There must be some security hole in the application.
Think like any very-simple-and-common .txt file: if you open it with an hex viewer, or with a well-designed textpad editor, it should only display the file content, and ok.
Then think about of processing the file, somehow, instead of just showing the contents. For example, reading the file and interpreting it's values. If it isn't done correctly, this could lead to execution of the bytes that are inside the file.
For example: if you have designed your app to load the whole file and show it, but somehow you have a variable inside your program that only holds 256 bytes. This could make you read (and write to memory) more bytes than your app expected. And, imagine, inside your app there would be any command to jump to position NNNN in memory and execute what is there, but since that memory position was written with data your program didn't expect, then you'll execute some code that shouldn't be there, and was loaded from your file...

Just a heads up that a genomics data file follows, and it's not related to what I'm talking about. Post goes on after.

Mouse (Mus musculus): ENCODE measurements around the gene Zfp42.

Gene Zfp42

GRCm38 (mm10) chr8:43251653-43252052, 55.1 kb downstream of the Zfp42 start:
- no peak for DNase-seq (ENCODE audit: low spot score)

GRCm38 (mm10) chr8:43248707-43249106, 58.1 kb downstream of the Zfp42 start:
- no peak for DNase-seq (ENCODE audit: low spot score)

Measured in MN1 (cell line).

That was a buffer overflow attack.
The same could happen with pdf, jpg, mp3, etc, if the app didn't load the data correctly.
Another possibility: for any other reason, the app (or some DLL it loads to read your data) executes some part of the data, instead of executing it. If you know what would be the command (or the data) that would trigger this behavior, you put those commands inside the data file (like the pdf file) so that the app executes it.
PDF virus: read this site: http://lwn.net/2001/0809/a/adobe-pdf-vul.php3 to know a bit about one virus that spread using PDF files.